Michael E. Stachecki, MD
Specialty: Internal Medicine
- internal medicine
Location and Office HoursMichael E Stachecki MD
5885 S Main St Ste 3
Clarkston, MI 48346
- BlueCross BlueShield
- BlueCross BlueShield of Illinois
- BlueCross BlueShield of Michigan
- Great-West Healthcare Cigna
- Priority Health
- United Healthcare
- Crittenton Hospital Medical Center
- Genesys Health Park
- St Joseph Mercy Oakland Hospital
Will I be awake during cardiac catheterization?
Yes. You will be given a mild sedative to help relax you, but it is always better if you are able to tell your physician if you are having any discomfort or shortness of breath during the procedure as it is performed. Your doctor will also use a local anesthetic to numb the site where the catheters are inserted, usually in your groin or in your arm. The procedure itself usually takes about 15-30 minutes for diagnostic test but may take substantially longer if a procedure requiring stenting or ballooning is performed.
Is it better to repair or replace a rheumatic mitral valve?
This depends on whether the valve is also regurgitant, the age of the person and whether later pregnancy is a planned.
In mitral stenosis the leaflets are thickened and hardened with calcium deposits, so it can be difficult to achieve a durable repair. If the valve is also regurgitant (not pure stenosis) then repair may be a reasonable option. Even when the valve repair appears to be successful, however, rheumatic disease may progress, resulting in regurgitation or stenosis a few years later, which may mean repeat surgery.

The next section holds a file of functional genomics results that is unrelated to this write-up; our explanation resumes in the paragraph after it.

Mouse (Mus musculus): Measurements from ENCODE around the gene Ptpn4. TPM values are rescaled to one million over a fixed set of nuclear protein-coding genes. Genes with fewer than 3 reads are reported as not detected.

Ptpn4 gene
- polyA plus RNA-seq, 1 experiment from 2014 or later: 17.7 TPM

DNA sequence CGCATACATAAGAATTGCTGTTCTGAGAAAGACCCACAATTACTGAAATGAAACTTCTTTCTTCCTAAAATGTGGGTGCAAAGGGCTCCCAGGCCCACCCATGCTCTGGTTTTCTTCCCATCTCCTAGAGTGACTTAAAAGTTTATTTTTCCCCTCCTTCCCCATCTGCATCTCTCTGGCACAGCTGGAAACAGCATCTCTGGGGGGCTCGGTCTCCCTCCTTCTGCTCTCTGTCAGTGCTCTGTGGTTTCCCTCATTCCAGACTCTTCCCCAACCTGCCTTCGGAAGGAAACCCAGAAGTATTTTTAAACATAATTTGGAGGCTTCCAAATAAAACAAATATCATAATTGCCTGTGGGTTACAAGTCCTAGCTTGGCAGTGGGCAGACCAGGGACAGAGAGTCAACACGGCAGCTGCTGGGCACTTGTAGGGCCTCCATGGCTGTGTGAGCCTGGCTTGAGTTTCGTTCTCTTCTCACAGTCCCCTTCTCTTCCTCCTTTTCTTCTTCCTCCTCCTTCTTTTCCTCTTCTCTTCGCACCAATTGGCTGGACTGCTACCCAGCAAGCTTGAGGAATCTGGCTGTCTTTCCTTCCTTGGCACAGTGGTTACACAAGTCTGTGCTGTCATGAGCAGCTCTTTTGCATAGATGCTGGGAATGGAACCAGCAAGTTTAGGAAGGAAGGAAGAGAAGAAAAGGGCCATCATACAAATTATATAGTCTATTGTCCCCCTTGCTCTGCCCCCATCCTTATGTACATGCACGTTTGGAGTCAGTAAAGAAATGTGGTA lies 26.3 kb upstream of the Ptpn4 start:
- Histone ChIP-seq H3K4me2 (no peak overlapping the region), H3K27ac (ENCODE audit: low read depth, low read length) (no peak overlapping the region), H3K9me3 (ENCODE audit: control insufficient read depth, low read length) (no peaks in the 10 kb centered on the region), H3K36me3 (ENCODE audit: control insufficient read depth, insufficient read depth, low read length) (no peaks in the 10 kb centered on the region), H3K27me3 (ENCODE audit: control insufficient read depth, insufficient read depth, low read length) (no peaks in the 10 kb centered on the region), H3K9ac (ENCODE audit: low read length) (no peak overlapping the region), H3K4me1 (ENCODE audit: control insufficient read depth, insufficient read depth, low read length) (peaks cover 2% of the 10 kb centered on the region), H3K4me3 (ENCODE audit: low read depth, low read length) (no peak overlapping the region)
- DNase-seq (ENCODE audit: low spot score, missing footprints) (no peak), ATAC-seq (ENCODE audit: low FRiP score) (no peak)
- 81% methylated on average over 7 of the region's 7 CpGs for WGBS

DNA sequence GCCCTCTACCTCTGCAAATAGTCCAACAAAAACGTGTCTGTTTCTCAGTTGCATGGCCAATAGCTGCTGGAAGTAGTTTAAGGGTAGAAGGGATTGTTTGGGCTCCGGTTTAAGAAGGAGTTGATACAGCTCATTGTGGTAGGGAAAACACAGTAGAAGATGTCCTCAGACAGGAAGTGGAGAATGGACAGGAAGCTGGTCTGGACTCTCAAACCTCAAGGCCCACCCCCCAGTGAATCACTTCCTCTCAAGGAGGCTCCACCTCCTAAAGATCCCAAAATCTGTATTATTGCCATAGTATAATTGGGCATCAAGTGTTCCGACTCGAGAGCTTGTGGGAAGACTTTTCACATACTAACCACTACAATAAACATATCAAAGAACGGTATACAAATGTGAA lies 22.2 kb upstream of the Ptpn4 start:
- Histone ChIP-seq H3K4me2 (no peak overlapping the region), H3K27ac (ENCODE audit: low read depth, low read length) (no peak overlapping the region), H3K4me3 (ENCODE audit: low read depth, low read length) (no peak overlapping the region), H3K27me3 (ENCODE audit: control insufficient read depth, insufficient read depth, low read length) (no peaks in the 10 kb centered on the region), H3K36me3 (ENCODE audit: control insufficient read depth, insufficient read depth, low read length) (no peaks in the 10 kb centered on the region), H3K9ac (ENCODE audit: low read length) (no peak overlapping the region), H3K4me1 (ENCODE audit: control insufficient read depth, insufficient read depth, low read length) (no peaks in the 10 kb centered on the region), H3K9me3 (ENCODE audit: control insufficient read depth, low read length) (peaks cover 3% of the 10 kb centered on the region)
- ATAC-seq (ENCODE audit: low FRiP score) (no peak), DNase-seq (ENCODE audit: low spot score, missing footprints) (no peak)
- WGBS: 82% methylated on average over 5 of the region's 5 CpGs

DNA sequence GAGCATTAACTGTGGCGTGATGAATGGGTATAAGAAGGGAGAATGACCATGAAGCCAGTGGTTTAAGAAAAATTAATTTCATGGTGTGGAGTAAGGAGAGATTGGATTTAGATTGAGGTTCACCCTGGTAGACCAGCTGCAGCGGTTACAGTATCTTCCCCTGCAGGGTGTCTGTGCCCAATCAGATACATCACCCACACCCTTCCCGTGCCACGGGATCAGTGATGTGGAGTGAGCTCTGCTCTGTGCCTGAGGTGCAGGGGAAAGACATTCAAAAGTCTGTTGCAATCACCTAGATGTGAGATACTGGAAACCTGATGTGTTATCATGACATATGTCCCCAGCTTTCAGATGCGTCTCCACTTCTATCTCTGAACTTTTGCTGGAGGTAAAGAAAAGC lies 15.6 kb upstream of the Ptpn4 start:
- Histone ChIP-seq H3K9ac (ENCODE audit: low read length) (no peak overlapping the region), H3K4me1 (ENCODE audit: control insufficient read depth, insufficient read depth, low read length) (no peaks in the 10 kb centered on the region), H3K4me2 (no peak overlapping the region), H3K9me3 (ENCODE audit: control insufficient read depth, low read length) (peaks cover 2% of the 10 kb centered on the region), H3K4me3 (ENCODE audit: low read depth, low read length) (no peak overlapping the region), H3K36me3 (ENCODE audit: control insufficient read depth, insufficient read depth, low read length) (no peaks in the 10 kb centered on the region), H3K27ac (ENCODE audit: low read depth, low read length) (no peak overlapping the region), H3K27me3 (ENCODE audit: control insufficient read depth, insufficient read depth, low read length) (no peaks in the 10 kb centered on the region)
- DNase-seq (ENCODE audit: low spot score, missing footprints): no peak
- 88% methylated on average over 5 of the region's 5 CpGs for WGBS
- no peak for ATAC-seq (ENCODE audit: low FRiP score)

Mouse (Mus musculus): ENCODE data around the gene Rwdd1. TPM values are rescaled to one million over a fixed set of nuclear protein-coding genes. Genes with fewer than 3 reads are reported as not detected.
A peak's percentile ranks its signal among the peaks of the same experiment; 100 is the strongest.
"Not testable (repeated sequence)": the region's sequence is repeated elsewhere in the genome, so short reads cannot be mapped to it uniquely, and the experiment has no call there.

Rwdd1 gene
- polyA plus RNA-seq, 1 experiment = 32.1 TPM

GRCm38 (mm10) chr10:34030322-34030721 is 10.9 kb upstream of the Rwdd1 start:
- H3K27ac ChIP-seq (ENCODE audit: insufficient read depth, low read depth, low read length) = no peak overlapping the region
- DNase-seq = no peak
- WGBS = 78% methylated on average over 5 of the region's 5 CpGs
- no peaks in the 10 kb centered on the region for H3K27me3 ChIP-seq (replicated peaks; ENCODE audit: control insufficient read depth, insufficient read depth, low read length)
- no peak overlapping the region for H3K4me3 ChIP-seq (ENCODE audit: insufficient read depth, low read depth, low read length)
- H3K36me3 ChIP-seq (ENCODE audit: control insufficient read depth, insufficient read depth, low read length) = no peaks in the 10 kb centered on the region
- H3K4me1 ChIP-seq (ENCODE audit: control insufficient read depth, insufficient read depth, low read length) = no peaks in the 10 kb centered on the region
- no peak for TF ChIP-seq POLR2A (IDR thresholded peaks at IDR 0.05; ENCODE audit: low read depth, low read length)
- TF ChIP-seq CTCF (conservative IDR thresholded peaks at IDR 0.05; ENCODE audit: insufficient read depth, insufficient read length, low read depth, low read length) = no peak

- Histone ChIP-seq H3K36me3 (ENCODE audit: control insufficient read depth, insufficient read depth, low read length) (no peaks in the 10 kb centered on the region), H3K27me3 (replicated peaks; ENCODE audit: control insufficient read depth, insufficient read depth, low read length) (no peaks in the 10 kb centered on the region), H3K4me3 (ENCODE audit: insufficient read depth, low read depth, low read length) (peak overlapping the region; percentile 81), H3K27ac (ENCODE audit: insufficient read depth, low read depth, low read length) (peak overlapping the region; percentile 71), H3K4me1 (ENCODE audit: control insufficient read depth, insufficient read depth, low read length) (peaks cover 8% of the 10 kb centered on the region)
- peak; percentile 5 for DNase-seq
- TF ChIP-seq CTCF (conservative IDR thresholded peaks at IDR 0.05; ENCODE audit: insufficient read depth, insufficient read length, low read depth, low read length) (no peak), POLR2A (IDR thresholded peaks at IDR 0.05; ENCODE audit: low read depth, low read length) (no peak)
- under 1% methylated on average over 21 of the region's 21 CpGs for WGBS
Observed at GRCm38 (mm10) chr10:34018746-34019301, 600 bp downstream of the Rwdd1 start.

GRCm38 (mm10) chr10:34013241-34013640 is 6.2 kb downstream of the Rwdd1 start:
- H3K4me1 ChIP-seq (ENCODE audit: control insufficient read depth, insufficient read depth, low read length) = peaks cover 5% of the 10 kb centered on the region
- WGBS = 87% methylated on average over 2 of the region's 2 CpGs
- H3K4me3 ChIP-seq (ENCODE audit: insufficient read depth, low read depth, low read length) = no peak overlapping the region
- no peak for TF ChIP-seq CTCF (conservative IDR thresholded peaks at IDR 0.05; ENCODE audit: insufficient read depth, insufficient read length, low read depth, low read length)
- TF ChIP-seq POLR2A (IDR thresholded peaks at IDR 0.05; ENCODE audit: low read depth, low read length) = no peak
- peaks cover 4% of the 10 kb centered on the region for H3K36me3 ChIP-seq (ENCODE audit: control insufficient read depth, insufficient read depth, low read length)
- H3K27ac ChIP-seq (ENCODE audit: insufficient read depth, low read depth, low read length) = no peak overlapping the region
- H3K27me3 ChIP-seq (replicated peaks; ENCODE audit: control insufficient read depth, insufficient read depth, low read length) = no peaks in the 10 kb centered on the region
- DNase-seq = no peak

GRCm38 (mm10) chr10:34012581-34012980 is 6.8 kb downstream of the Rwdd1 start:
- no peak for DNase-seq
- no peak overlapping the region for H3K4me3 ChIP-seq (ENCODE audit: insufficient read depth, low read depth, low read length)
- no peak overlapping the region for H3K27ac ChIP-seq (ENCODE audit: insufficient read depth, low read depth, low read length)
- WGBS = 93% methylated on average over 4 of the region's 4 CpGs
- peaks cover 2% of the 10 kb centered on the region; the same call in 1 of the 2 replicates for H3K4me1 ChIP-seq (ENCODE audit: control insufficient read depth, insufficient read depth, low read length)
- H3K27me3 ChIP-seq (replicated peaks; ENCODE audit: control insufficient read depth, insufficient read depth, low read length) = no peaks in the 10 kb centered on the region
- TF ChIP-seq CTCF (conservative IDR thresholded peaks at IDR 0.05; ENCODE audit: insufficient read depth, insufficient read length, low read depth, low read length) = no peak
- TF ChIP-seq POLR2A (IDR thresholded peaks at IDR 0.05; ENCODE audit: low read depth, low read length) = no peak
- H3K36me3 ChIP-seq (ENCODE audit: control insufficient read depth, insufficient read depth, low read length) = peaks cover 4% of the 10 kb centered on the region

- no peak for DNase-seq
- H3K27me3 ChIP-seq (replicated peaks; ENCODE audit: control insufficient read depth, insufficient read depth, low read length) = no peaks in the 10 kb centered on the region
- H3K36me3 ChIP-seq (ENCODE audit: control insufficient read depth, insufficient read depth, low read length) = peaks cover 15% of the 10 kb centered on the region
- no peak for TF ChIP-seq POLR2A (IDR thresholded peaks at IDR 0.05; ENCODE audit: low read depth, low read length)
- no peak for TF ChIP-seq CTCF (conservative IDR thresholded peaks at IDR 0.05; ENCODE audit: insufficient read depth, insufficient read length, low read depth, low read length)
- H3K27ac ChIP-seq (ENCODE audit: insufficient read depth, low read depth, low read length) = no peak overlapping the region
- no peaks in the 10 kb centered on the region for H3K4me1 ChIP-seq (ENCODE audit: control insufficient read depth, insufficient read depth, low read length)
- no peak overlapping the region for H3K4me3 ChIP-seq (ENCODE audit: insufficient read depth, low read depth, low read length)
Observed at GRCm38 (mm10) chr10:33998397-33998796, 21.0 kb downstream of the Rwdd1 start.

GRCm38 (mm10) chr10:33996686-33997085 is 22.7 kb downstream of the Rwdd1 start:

Even so, valve replacement carries a worse long-term survival and complication rate than repair. The risks of stroke, and valve infection, as well as the risk of dying are all higher after mitral replacement compared to successful repair. People who have mechanical valves must take Coumadin for life, which can cause bleeding, can damage the unborn child, and must be monitored with regular blood tests. Biological valves last 8 – 12 years on average before they need replacing in young patients with mitral valve disease. So a valve repair, or a biological valve may be a reasonable option in a young women who may later become pregnant.
What is trigonitis?
Despite its name indicative of inflammation, trigonitis is a metaplastic process. The exact primary cause is not known, however, squamous metaplasia in the bladder usually occurs in response to an irritative (prolonged indwelling catheter placement) or infectious process. The occurrence of trigonitis varies according to many reports. Non-keratinizing squamous metaplasia of the bladder neck and trigone can be seen in 50-70% of premenopausal women and is considered a normal variant. Trigonitis, or non-keratinizing squamous metaplasia, is considered nonthreatening and without malignant prospective.
Nevertheless, it must be distinguished from keratinizing squamous metaplasia, also known as leukoplakia. Leukoplakia is thought to be a reaction of the normal urothelium to harmful stimuli and is commonly considered a premalignant lesion that may develop to squamous cell carcinoma in 20% of patients. Squamous metaplasia of the trigone is nearly absent in children and it appears virtually exclusively in women of reproductive age.
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